Date added: 09/25/2011

Silence is a solvent that destroys personality, and gives us leave to be great and universal. Ralph Waldo Emerson (1803)

Date added: 09/25/2011

Solitude, the safeguard of mediocrity, is to genius the stern friend, the cold, obscure shelter where moult the wings which will bear it farther than suns and stars. He who would inspire and lead his race must be defended from traveling with the souls of other men, from living, breathing, reading, and writing in the daily, time-worn yoke of their opinions. Ralph Waldo Emerson (1803)

Date added: 09/25/2011

God offers to every mind its choice between truth and repose. Take which you please, -- you can never have both. Ralph Waldo Emerson (1803)

Date added: 09/25/2011

My life is for itself and not for a spectacle. I much prefer that it should be of a lower strain, so it be genuine and equal, than that it should be glittering and unsteady. Ralph Waldo Emerson (1803)

Date added: 09/25/2011

A little consideration of what takes place around us every day would show us that a higher law than that of our will regulates events; that our painful labors are unnecessary and fruitless; that only in our easy, simple, spontaneous action are we strong...Place yourself in the middle of the stream of power and wisdom which animates all whom it floats, and you are without effort impelled to truth, to right, and a perfect contentment. Ralph Waldo Emerson (1803)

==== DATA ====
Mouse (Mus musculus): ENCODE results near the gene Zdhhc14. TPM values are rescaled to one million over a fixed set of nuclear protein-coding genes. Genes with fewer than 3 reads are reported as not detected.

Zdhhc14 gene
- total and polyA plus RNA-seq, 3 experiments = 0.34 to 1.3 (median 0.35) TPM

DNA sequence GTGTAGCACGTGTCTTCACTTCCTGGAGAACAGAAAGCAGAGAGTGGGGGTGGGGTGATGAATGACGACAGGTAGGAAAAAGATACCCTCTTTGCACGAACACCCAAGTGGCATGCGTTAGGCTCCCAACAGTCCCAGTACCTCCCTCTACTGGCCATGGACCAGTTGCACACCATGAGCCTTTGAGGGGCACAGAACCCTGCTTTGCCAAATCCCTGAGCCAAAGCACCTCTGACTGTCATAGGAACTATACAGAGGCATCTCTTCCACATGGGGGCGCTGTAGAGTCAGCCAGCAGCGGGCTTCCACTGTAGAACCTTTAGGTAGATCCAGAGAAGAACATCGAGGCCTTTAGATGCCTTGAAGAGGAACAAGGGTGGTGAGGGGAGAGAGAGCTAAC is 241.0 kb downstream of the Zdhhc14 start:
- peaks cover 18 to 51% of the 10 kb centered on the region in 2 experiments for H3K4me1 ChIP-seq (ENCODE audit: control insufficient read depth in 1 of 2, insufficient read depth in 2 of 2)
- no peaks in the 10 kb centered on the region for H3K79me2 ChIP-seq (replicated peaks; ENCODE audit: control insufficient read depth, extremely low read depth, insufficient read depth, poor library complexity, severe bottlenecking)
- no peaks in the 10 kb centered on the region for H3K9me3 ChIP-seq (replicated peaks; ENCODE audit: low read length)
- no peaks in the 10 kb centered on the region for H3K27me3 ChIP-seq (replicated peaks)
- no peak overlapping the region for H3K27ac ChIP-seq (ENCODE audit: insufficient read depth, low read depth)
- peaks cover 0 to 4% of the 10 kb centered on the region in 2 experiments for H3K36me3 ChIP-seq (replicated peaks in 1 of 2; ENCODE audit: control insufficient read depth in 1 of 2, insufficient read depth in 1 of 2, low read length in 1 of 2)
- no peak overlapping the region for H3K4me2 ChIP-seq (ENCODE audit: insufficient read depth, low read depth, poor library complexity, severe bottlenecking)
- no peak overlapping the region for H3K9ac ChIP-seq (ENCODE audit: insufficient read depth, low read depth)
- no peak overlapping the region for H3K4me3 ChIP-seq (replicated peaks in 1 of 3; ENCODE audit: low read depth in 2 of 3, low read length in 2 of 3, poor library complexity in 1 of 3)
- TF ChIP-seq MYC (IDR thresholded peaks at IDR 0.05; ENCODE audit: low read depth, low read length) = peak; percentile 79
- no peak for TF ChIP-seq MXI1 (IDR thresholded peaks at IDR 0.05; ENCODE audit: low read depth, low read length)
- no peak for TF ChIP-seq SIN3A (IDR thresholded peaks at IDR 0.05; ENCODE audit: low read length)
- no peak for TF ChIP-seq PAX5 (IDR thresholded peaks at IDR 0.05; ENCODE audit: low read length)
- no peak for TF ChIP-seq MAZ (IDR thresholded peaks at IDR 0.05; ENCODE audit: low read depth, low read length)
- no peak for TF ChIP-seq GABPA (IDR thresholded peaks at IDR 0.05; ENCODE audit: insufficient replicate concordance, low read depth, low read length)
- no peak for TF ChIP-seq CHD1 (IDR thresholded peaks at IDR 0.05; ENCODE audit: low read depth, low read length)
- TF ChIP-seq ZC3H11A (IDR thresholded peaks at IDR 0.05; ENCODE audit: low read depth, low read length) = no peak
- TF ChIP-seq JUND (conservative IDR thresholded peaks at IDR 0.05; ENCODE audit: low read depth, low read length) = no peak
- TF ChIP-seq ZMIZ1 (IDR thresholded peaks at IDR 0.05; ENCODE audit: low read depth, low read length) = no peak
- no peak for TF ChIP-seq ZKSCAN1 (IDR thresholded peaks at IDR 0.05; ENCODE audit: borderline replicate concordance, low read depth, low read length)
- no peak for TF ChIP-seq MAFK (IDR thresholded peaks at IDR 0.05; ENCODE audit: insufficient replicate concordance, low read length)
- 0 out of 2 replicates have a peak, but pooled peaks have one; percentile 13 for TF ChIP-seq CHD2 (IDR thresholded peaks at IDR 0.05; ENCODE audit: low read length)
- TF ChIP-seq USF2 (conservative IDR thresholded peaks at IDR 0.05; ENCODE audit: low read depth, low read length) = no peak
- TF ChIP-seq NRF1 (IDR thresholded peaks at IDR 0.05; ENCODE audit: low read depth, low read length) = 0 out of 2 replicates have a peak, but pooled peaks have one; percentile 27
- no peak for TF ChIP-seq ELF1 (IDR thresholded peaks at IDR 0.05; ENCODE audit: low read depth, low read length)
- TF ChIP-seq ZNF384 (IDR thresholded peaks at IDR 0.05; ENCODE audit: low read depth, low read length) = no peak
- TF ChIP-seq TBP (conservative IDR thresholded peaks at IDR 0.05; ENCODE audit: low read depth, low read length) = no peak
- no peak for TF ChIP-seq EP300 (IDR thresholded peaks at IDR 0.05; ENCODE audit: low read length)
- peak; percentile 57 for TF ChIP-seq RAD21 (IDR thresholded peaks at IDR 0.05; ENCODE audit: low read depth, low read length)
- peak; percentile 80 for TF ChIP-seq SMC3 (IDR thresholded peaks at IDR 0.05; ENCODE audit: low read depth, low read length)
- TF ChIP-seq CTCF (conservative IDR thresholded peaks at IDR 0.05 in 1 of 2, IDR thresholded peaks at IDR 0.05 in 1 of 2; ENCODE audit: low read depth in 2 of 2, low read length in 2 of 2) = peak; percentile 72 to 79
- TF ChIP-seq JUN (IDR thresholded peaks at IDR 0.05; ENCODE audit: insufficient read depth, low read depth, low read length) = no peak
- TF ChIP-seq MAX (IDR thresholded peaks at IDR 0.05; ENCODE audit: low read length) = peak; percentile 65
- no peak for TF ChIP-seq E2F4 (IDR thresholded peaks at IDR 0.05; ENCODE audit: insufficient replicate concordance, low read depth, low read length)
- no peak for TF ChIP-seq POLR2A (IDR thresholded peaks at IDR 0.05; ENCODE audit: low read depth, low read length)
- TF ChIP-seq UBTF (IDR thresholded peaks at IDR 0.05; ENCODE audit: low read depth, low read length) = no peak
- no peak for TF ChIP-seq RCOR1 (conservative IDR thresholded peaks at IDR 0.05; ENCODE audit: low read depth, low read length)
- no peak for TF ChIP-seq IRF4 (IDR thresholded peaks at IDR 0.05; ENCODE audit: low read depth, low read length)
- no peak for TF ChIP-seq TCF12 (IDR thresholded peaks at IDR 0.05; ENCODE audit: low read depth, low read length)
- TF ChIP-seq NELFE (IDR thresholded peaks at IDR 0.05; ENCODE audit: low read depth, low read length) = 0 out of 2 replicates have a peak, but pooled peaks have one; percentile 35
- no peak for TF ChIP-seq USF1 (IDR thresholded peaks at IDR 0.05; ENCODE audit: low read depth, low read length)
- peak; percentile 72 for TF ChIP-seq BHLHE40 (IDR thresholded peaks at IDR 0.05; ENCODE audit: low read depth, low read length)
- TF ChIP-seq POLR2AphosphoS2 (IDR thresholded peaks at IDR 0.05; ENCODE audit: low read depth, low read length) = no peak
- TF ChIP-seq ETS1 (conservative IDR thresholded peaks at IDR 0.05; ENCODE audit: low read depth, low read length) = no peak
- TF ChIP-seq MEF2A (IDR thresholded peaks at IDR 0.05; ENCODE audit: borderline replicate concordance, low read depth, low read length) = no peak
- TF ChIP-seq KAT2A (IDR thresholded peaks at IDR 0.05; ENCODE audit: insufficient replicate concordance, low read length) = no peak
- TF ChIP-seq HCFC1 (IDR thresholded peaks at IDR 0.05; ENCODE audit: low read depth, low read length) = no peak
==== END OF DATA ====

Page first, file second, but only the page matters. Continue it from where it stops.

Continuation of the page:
Date added: 09/25/2011

Time and space are but physiological colors which the eye makes, but the soul is light; where it is, is day; where it was, is night. Ralph Waldo Emerson (1803)

Date added: 09/25/2011

Nature suffers nothing to remain in her kingdoms which cannot help itself. The genesis and maturation of a planet, its poise and orbit, the bended tree recovering itself from the strong wind, the vital resources of every animal and vegetable, are demonstrations of the self-sufficing, and therefore self-relying soul. Ralph Waldo Emerson (1803)

Date added: 09/25/2011

Prayer that craves a particular commodity, -- anything less than all good, -- is vicious. Prayer is the contemplation of the facts of life from the highest point of view. It is the soliloquy of a beholding and jubilant soul. It is the spirit of God pronouncing his works good. But prayer as a means to effect a private end is meanness and theft. It supposes dualism and not unity in nature and consciousness. As soon as the man is at one with God, he will not beg. He will then see prayer in all action. Ralph Waldo Emerson (1803)

Date added: 09/25/2011

Every man's condition is a solution in hieroglyph to those inquiries he would put. He acts it as life before he apprehends it as truth. Ralph Waldo Emerson (1803)

Date added: 09/25/2011

What is the hardest task in the world? To think. Ralph Waldo Emerson (1803)

Date added: 09/25/2011

Dear to us are those who love us. . .but dearer are those who reject us as unworthy, for they add another life, they build a heaven before us whereof we had not dreamed, and thereby supply to us new powers out of the recesses of the spirit, and urge us to new and unattempted performances. Ralph Waldo Emerson (1803)

Date added: 09/25/2011

The power men possess to annoy me, I give them by a weak curiosity. No man can come near me but through my act. Ralph Waldo Emerson (1803)

Date added: 09/25/2011